Published: April 17, 2021
A new study by the University of Oxford reports that the risk of cerebral venous thrombosis (CVT, i.e. blood clots in the brain) after covid vaccinations is about 8 to 10 times lower than after covid disease (4 to 5 per million vs. 39 per million). Moreover, the study indicates that the risk of CVT is in fact similar after AstraZeneca (adenovector) and after Pfizer and Moderna (mRNA) vaccines.
But the study overestimates the CVT risk after covid, because the analysis was based on a US health records network comprising “hospitals, primary care, and specialist providers”, whereas most people with mild covid don’t visit a doctor or a hospital. Furthermore, the study underestimates the CVT risk after vaccinations, because it included everyone who had received “a first dose of the vaccine”, whereas side effects are generally more severe after the second dose.
Adjusting for these two biases, the CVT risk after full vaccination could be equal to or higher than the risk after covid itself. The main difference is that CVT caused by covid affects primarily older people with more comorbidities (as the Oxford study confirms), whereas CVT caused by vaccines affects also, and perhaps even more so, young and healthy people (which is why it was noticed). In other words, the vaccines may cause symptoms of severe covid in young people at very low risk of severe covid.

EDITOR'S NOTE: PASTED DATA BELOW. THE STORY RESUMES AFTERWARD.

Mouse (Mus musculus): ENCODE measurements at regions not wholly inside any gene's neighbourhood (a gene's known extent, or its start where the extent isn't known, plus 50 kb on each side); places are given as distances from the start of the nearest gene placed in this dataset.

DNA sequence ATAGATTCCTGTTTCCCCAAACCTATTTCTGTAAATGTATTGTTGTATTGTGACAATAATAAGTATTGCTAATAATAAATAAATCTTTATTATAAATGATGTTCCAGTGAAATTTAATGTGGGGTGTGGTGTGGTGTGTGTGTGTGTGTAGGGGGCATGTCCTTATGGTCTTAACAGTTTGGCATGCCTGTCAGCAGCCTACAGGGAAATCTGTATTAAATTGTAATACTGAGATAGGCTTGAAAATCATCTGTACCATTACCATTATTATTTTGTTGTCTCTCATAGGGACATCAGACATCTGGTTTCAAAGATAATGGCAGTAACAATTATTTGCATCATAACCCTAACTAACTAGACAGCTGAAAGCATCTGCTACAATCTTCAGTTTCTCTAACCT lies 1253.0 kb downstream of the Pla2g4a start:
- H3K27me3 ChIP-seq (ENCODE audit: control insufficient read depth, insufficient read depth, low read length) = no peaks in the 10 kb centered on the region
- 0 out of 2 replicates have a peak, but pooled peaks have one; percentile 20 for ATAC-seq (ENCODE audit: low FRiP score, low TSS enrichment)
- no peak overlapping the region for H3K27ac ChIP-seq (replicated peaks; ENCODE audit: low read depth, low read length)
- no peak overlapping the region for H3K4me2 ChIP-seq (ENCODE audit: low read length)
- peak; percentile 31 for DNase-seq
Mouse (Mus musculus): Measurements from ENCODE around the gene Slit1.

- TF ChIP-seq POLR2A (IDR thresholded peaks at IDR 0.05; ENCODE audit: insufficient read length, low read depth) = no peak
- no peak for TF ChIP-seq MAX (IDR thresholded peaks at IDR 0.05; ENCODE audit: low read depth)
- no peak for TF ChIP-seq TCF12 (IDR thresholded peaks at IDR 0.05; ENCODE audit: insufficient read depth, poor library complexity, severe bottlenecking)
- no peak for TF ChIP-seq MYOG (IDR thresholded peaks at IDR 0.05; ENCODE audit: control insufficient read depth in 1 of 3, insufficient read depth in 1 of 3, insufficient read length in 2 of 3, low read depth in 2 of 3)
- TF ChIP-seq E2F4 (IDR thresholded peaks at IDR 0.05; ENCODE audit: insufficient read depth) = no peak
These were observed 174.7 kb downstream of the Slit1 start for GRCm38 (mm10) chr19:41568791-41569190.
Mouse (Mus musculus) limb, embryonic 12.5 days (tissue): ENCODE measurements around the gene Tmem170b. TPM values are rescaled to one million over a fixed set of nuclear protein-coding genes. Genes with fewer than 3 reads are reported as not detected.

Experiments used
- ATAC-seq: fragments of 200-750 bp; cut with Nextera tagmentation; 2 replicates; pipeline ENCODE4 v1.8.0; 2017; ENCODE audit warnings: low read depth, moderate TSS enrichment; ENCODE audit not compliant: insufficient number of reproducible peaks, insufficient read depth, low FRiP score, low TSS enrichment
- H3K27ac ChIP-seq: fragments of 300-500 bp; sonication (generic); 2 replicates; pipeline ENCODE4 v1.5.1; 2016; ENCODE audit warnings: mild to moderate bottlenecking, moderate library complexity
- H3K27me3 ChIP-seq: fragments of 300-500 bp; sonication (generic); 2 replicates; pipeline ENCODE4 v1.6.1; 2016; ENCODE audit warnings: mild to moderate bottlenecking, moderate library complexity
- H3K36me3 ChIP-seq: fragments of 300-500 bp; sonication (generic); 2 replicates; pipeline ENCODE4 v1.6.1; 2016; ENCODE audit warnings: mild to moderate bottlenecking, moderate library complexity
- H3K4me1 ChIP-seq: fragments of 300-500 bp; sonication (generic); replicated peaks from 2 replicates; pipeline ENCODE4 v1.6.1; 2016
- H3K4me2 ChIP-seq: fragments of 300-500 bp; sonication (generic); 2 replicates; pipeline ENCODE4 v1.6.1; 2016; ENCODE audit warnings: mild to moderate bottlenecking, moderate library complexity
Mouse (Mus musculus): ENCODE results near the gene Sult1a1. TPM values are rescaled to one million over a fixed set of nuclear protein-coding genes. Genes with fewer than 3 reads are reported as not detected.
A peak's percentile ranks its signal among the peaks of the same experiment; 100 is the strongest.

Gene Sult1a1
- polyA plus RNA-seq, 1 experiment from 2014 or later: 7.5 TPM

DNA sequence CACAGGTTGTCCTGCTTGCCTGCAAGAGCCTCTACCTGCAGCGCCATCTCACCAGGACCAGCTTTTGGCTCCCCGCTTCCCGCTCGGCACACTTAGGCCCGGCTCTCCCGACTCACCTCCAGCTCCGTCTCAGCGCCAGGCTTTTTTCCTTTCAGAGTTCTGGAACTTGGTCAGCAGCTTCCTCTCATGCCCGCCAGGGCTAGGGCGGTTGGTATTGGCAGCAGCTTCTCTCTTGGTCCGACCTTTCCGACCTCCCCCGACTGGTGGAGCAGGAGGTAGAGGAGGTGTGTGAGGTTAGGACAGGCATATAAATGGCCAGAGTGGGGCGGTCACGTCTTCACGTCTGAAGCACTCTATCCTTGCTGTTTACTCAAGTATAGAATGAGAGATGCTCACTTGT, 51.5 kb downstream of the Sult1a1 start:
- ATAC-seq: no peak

In addition, confirmed cerebral venous thrombosis is not a major cause of death after covid vaccinations. The major causes of post-vaccination deaths, according to official reporting systems, are ‘general disorders’, ‘cardiac disorders’ (e.g. heart failure, heart attacks), ‘nervous system disorders’, ‘respiratory disorders’ (e.g. blood clots in the lung), and general ‘vascular disorders’.
Conclusion: Covid vaccines are generally effective, at least against current virus variants, but they are not mature medical products meeting the highest medical safety standards. There are already more than 5,000 post-vaccination deaths reported in the US and in Europe, and given underreporting and reporting backlogs, the real figure may be significantly higher. In Israel, an unexplained increase in all-cause mortality after the vaccination campaign has been registered.
Update: The Norwegian Institute of Public Health stopped the AstraZeneca vaccine, arguing that “the risk of dying after vaccination with the AstraZeneca vaccine would be higher than the risk of dying from the disease, particularly for younger people.”
See also: Vaccines: Successes and Controversies (15 documentaries)